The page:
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Hernan Crespo: The Unsung Icon of the 2000’s

Hernan Crespo article on Ultra UTD

Long hair and a brute of a left foot, oh and he played for Chelsea you remember that? Fair to say that Hernan Crespo was a hell of a player.

The familiarity of Hernan Crespo’s reputation was predominantly forged through the impact he had on the footballing world throughout the noughties. He was a strong, elegant footballer, and in 2000 was the most expensive player on the planet. Although he only held this title for 11 days after Luis Figo’s mega transfer from Barcelona to Real Madrid. This perhaps demonstrates Crespo’s career perfectly, as a player whose achievements were constantly overlooked by his counterparts. But I guess not having a pig’s head thrown at you by the touchline is a welcome relief (Google if it you think I’m joking)! 

Focusing on Hernan Crespo (like he deserves), his £35 million transfer saw him join up with high-profile names such as Pavel Nedved, Diego Simeone, Alessandro Nesta, Marcelo Salas and Juan Sebastian Veron; within perhaps the greatest ever side that SS Lazio has been able to produce. These players and their teammates had just come off the back of winning the league with expectations of the arrival of Crespo sending the Italian capital into unparralled excitement – at the thought of back-to-back league titles. 

They were unable to do this but still managed to win the Supercoppa Italiana with Crespo netting 28 across all competitions. The Argentine managed 48 goals in 73 games in all competitions for the Italian outfit; an extremely commendable return for a player brandished with such a lavish price tag. So nice to see someone not get weighed down by that figure!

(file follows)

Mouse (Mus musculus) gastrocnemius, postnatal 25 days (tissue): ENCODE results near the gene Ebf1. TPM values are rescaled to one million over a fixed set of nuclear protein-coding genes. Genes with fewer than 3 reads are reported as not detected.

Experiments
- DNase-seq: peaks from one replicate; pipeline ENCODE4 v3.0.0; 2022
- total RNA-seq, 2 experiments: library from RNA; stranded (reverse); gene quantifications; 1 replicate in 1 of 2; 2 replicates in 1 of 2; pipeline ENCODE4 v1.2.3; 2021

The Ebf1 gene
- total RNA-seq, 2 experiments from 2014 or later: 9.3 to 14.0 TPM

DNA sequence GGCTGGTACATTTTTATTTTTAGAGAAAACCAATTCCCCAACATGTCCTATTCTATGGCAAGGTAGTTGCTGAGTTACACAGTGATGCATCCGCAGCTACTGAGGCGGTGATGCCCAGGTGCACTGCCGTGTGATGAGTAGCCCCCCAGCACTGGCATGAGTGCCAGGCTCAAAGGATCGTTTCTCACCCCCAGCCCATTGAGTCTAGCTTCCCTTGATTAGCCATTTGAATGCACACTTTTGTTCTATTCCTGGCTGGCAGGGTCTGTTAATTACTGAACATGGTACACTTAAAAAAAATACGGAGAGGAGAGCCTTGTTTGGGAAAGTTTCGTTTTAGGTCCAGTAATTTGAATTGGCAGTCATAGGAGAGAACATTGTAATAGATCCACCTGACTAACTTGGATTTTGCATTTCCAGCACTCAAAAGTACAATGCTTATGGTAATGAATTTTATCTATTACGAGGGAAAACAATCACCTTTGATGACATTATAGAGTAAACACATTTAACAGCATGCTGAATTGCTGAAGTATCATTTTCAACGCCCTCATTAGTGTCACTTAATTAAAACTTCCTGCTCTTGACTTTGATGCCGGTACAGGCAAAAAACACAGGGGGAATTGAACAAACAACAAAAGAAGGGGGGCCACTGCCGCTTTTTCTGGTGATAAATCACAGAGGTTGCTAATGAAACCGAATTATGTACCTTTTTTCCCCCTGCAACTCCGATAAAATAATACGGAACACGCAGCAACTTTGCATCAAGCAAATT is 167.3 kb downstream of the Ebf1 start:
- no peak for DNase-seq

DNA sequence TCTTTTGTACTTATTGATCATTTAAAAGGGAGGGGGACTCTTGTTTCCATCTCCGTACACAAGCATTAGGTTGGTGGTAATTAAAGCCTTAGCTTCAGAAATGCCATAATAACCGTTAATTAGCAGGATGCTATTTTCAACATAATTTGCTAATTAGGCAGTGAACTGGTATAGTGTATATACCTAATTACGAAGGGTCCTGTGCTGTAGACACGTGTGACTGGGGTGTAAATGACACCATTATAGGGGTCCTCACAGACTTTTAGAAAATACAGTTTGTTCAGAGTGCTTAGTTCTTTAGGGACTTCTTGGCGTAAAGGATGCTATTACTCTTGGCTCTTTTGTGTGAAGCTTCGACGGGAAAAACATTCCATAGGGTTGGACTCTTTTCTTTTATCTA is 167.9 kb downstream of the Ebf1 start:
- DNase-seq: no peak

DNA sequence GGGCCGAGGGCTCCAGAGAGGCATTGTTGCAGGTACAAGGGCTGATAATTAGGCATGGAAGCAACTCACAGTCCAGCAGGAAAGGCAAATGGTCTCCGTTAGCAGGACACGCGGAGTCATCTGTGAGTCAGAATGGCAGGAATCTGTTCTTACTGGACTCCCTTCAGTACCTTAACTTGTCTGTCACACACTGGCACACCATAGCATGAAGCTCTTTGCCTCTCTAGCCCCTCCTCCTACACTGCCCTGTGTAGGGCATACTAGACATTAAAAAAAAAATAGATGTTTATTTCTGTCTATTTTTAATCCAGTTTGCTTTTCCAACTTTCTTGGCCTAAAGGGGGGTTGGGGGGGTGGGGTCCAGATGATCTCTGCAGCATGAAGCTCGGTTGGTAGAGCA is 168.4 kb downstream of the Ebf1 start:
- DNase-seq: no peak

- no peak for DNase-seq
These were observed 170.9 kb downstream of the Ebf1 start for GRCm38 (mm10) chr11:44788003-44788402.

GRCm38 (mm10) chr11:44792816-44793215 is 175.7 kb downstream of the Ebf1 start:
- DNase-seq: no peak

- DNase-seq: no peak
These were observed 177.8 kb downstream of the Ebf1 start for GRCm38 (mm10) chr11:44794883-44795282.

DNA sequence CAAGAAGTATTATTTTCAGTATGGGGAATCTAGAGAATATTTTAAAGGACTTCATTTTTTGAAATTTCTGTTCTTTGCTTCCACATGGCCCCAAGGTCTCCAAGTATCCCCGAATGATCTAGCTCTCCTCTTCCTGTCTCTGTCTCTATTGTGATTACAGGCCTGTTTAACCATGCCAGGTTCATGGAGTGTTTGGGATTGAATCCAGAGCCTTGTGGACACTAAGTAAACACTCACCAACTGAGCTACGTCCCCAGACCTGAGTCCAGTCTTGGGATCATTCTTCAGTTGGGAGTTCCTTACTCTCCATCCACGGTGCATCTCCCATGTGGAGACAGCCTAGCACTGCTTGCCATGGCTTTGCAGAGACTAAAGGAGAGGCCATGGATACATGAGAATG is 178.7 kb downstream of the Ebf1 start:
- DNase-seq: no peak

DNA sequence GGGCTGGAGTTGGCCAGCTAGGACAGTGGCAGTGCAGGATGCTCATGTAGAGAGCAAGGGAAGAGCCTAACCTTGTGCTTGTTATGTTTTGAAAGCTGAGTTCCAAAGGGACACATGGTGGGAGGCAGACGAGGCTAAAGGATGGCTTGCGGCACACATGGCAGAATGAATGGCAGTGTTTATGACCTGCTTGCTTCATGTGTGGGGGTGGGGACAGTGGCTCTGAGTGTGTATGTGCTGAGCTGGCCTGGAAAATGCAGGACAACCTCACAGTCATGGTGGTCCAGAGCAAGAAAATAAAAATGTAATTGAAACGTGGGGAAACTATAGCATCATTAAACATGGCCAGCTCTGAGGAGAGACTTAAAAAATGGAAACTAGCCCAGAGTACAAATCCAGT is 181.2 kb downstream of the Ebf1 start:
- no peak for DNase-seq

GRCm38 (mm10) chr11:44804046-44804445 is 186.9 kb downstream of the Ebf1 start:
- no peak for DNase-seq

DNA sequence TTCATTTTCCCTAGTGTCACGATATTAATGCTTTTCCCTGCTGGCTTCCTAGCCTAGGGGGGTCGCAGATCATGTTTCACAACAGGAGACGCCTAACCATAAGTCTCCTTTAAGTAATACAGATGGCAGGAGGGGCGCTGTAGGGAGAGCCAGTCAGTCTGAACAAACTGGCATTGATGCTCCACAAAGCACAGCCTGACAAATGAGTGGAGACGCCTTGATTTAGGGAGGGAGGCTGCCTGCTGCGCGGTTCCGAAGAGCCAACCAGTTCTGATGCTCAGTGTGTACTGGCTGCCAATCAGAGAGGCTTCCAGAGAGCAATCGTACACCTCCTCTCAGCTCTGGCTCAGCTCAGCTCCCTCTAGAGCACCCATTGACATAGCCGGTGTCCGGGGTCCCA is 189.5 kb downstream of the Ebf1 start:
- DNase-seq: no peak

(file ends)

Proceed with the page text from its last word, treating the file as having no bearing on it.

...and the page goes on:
With 26 of those 28 goals coming in the league, he finished his debut season with Lazio as Serie A’s top scorer, again a very tall order in an era and league renowned for their astute and composed defending. Throughout all of this through, Hernan Crespo’s career can perhaps be summarised into a few defining moments, one of them being his performance in the Champions League final against Liverpool in 2005.

We all know how this game ended, but people tend to forget the first half influence of a player arguably at the back end of his career. His second goal was breath-taking, a deft dink over the keeper from the paint line on the edge of the area. This goal summarises the player he was, unselfish in his commitment to the team and a readiness to capitalise and punish a defence with a skill that seemed to come very naturally to him. 

Crespo’s career failed to live up to the one that many predicted. Price tags can often be the downfall of a player, with players such as Joao Felix and Phillipe Coutinho going for monumental fees and having to perform above and beyond their current capabilities. This is just one of many factors that go into a player not quite playing up to the level expected of them. 

In saying this, Crespo won back to back titles when he eventually moved back to Inter Milan in 2008 after successful loan spells at both Milan clubs. He has played under some of the best managers in the world and also boasts a more than exemplary record for Argentina having scored 35 goals in 64 games for the national team. And there really aren’t very many top-level strikers who can translate their club form to their country like he did!

What’s interesting when taking a bird’s-eye-view of Hernan Crespo’s career is that he had all the attributes and qualities to excel and write himself into the history books, but never quite managed to propel himself into the limelight. But maybe that’s more to do with us as journalists and talent-respecters than it is with Hernan himself. After all, a 20-year professional footballing career across the upper echelon of the game – with over 300 goals along the way – deserves a much greater reception.

What is your honest review of Hernan Crespo and when did you first hear about him? Get it all in the comments below!

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